A design method which includes the effect of the torsional-flexural buckling mode of failure is proposed.
The results give a continuous spread of compressive strengths for practical ranges of slenderness parameters. The results show that torsional–flexural buckling and plate buckling need not be considered simultaneously even for unequal angles if they are designed according to CAN/CSA-S16.1-94. Key words: angle, buckling, codes and standards, compression, design strength, flexural buckling, local buckling, specifications, steel, torsional–flexural buckling.
Because steel angles are singly symmetric or asymmetric, torsional-flexural buckling is an important mode of failure.
Compared to 90° angles of the same size, these angles are weaker in torsional-flexural buckling.
We distinguish Euler buckles that develop in beds without cross fractures, block-flexure buckles that form with smooth buckled bedding surfaces in beds with cross fractures, and block buckles that develop with large rotations of rock blocks in rock layers more than 0.1 m thick.
Experimental failure loads are compared with the loads computed according to the general theory of torsional–flexural buckling, ASCE Manual No. 52, and the ECCS recommendations.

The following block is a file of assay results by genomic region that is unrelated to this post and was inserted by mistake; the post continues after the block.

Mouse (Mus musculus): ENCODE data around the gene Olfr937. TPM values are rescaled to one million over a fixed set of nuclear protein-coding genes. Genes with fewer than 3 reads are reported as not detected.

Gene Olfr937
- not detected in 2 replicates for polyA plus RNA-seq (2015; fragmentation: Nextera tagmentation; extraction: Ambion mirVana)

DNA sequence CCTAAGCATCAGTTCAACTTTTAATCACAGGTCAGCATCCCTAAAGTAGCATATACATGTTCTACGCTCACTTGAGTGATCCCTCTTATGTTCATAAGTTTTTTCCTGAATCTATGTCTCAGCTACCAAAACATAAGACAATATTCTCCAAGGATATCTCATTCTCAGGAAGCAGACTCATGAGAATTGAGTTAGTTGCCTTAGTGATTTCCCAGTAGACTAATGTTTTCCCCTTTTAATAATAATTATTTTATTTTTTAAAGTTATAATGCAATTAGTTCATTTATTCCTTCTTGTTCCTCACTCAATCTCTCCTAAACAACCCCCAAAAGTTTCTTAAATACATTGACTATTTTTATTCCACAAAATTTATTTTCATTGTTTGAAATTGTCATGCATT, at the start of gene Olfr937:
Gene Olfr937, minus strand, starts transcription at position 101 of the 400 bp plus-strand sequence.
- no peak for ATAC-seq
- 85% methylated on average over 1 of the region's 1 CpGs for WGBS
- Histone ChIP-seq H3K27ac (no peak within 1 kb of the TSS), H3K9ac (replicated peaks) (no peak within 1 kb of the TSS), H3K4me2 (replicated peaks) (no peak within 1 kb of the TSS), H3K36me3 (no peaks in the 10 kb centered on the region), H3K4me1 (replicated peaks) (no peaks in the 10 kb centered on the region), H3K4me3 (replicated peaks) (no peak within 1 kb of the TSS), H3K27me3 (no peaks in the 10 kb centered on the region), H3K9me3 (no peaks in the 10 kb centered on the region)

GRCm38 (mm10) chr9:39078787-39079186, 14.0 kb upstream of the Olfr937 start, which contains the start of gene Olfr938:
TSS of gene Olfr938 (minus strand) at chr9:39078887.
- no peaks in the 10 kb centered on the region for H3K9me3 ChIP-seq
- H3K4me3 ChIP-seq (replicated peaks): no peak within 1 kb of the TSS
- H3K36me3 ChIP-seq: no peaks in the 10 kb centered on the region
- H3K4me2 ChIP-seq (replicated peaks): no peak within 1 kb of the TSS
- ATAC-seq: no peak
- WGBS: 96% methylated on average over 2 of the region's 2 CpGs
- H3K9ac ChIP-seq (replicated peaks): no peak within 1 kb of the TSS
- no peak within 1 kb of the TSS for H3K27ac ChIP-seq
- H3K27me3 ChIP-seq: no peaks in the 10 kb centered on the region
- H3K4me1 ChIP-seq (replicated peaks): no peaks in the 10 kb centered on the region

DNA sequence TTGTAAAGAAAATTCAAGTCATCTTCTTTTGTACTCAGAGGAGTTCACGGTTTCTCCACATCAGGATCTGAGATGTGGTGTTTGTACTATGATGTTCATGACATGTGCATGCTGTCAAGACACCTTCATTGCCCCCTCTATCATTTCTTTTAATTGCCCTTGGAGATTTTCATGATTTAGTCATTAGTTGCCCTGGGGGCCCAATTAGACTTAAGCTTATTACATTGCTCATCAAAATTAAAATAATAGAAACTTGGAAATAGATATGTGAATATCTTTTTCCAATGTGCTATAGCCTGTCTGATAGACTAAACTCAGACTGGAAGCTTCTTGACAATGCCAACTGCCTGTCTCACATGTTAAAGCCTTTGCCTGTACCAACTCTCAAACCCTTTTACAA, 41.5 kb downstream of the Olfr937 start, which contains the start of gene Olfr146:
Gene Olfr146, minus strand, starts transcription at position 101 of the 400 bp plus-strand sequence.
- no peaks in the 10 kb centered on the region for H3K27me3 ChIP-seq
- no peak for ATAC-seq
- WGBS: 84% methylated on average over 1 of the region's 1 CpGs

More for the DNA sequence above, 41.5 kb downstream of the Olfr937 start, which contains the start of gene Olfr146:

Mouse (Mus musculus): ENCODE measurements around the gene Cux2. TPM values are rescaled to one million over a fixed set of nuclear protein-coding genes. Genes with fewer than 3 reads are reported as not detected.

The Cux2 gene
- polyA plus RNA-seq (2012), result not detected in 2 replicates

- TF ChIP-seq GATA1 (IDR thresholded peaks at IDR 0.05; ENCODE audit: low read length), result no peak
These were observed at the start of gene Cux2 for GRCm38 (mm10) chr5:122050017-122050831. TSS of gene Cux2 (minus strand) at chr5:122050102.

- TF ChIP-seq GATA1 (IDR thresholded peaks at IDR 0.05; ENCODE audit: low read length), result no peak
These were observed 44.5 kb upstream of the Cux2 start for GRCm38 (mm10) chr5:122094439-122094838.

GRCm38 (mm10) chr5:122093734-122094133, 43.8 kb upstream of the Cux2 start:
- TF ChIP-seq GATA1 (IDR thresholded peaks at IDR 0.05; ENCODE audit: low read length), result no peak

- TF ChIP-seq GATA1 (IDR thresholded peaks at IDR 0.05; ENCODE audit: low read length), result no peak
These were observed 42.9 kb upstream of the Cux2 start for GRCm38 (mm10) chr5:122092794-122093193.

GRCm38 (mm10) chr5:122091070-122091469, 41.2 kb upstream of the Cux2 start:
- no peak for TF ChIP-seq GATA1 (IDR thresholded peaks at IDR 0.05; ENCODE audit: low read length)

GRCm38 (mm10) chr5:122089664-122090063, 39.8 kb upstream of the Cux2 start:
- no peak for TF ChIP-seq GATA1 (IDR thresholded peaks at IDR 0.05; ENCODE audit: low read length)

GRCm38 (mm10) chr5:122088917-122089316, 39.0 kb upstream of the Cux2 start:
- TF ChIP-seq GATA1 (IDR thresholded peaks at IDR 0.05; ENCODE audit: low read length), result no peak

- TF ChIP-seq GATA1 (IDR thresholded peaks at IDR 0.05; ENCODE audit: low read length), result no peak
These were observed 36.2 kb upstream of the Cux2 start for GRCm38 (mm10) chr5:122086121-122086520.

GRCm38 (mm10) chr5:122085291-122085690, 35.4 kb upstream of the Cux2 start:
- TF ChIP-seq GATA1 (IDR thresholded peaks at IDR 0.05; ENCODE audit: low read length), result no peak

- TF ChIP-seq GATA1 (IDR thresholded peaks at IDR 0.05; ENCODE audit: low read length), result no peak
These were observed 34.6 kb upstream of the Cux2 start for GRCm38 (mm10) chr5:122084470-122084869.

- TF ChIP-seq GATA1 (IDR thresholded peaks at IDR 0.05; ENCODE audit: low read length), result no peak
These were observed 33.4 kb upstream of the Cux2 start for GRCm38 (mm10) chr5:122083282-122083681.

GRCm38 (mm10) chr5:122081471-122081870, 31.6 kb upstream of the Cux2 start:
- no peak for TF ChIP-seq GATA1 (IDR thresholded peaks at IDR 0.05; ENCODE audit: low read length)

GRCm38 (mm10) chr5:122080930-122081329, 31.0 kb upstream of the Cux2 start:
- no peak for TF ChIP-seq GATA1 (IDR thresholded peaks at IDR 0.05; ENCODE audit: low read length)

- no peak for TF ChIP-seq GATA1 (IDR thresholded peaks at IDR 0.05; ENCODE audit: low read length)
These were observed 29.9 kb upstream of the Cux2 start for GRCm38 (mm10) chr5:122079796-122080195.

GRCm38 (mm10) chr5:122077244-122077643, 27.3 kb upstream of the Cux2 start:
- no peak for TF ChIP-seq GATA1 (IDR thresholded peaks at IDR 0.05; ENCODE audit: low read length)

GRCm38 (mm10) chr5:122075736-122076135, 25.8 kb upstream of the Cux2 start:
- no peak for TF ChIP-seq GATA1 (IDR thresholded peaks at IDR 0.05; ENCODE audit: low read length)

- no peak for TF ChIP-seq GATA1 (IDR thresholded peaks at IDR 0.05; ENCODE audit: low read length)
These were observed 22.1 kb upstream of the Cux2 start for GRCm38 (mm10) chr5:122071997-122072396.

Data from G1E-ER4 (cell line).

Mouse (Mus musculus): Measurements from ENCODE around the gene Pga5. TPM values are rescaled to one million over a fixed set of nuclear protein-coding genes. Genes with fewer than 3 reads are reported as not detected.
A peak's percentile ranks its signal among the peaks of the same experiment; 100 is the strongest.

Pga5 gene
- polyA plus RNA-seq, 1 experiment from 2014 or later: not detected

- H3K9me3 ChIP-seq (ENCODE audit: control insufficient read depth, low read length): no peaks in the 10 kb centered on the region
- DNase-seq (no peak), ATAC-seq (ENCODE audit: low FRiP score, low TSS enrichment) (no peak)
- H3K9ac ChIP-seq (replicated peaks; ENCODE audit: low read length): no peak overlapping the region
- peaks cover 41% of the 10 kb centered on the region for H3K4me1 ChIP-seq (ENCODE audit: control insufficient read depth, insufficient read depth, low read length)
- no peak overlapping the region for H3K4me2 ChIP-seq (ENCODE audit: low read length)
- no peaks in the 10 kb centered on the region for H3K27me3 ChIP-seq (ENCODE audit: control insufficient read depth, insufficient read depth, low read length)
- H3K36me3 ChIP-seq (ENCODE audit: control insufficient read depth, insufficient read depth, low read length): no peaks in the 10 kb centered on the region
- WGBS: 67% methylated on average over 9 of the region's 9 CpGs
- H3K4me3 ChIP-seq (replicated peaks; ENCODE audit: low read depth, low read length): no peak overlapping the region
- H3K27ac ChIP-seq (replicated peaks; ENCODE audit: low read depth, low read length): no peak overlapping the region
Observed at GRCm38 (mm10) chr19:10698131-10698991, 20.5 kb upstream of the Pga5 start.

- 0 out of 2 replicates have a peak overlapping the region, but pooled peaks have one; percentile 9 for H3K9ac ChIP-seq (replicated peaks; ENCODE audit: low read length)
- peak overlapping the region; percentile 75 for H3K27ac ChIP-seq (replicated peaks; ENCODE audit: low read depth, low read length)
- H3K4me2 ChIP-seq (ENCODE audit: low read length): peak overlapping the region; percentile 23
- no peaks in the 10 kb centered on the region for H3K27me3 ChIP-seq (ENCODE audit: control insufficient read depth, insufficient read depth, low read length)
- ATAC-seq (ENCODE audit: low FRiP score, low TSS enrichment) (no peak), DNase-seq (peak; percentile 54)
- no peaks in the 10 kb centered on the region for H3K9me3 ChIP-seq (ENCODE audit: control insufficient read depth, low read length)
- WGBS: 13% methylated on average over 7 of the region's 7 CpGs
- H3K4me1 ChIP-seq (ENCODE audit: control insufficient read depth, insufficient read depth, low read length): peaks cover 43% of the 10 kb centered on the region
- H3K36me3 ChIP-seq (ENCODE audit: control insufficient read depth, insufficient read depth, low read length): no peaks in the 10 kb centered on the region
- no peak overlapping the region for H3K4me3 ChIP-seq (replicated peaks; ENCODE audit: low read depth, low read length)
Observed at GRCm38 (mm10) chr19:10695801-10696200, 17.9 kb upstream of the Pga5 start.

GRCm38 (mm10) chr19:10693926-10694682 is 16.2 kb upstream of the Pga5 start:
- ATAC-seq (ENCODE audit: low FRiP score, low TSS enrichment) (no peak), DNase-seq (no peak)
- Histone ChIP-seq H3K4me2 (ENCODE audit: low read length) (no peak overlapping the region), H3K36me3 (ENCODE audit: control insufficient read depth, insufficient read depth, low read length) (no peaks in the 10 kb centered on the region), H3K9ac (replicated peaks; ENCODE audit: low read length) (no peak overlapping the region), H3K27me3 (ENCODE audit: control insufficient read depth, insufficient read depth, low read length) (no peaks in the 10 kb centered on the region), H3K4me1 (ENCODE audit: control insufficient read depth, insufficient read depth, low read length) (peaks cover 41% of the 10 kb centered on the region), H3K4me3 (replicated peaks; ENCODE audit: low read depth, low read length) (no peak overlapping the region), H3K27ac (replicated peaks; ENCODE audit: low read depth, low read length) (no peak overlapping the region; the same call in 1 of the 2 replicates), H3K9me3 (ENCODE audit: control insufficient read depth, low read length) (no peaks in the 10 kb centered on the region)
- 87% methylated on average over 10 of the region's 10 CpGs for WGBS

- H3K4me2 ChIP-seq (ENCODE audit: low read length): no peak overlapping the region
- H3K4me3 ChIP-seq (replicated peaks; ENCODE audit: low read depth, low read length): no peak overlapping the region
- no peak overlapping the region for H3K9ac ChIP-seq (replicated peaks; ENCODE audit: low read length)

Recent experimental studies have shown that the design of 60° angles will be quite safe, if design is carried out using the expressions for factored axial compressive resistances given in CAN/CSA-S16.1-M89, taking into account only the effect of local buckling and flexural buckling about minor axis, and neglecting torsional-flexural buckling.
These two latter properties are required for determining failure loads of angles subjected to torsional–flexural buckling.
The paper presents the results of an experimental investigation consisting of 34 hot-rolled steel angles under concentric compression (slenderness ratios between 50 and 150) failing in torsional?flexural buckling.
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